“OK, that is good because the crossing there is quick, if you went across to the west coast and tried to cross over north of Seattle it takes hours…make sure that you don’t have any food or drink with you when you go the border crossing because you are not allowed to import it to Canada. Have your passport handy and sometimes they will ask you where you are planning on heading and where you are staying so it can speed things up if you have your itinerary and details of the accommodation that you have booked as well.” – VALUE ADDED CONTENT BEING VOLUNTEERED WITHOUT PROMPTING
“Thanks, that is good to know”
At this point, she spins the map around on the counter so that it is facing us. She points out the border crossing and ice cream place, circling them on the map with a pencil.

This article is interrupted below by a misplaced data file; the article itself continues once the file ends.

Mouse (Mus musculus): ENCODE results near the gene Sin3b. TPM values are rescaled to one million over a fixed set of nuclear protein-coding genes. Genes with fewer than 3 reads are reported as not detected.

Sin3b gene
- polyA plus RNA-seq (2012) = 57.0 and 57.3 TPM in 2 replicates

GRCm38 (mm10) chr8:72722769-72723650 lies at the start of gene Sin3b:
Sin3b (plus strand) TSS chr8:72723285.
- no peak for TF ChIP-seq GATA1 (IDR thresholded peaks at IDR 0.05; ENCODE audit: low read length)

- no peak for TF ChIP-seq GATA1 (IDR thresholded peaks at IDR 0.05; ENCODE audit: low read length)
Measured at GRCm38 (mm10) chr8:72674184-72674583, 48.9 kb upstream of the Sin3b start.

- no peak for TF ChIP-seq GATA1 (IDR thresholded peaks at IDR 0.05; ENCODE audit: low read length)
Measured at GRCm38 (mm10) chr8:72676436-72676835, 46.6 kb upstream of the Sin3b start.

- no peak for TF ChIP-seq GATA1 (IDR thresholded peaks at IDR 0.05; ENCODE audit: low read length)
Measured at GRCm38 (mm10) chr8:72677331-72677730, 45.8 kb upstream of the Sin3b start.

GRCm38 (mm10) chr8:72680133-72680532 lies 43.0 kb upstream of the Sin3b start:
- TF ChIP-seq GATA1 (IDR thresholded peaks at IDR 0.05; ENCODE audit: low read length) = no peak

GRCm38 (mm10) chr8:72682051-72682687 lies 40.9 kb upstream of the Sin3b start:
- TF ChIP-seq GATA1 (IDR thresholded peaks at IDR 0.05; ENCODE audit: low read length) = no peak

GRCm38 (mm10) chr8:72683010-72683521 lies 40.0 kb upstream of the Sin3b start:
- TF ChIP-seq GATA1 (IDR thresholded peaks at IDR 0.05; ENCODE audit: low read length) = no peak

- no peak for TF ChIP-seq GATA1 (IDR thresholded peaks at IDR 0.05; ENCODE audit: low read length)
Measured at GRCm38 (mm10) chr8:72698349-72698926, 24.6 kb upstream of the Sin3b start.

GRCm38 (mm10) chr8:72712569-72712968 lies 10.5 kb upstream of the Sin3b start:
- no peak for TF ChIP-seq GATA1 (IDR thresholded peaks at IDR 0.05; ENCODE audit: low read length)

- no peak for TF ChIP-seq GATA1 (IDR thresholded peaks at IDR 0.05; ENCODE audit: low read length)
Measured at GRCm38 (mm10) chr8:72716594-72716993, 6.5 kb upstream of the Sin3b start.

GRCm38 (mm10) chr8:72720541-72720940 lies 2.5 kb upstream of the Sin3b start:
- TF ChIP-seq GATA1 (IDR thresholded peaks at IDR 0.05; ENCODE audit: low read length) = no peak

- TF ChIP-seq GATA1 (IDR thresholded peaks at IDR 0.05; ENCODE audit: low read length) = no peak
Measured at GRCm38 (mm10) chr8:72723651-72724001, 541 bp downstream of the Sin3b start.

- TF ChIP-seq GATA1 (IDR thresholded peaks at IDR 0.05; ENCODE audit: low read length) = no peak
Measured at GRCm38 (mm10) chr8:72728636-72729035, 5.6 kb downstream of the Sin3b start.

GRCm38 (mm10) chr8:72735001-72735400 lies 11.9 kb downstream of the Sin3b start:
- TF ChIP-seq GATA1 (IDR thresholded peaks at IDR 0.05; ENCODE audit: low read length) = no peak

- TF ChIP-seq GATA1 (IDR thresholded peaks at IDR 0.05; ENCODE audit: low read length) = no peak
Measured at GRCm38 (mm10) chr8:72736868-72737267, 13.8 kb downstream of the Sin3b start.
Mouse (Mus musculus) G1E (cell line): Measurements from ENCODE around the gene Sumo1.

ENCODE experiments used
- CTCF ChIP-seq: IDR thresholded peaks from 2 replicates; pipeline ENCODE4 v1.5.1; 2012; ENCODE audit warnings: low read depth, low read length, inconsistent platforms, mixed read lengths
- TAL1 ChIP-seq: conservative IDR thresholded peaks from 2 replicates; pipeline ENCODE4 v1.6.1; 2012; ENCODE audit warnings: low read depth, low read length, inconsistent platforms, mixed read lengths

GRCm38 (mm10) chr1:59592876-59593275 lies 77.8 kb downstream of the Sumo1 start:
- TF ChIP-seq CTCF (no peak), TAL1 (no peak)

“Do you know what route you are taking?” – SHE HAS SPOTTED HERE AN OPPORTUNITY TO HELP ME WITH A POTENTIAL PROBLEM
“I was thinking of heading up here and then cutting off this corner to make it across to the Trans Canada Highway,” I say as I point to the map with my finger.
“Yes, you could do that but it won’t be any quicker because they are fixing the bridge here,” she says as she marks the map with her pencil “and if you go up this way you could stop here for lunch … try the apple and blueberry pie it’s fantastic …” she then circles a small town just off the road and writes next to it “great pie”.
The conversation went on like this and I soon realised that this woman was a wealth of useful information regarding travel in the surrounding area so I started to pick her brains a bit and due to her valuable advice we changed the route we had planned on taking.
“You may as well take this, I have drawn all over it now,” she said as she handed over the map” – MORE VALUE ADDED CONTENT GIVEN FOR FREE
“Thanks! That’s very kind of you.” I say.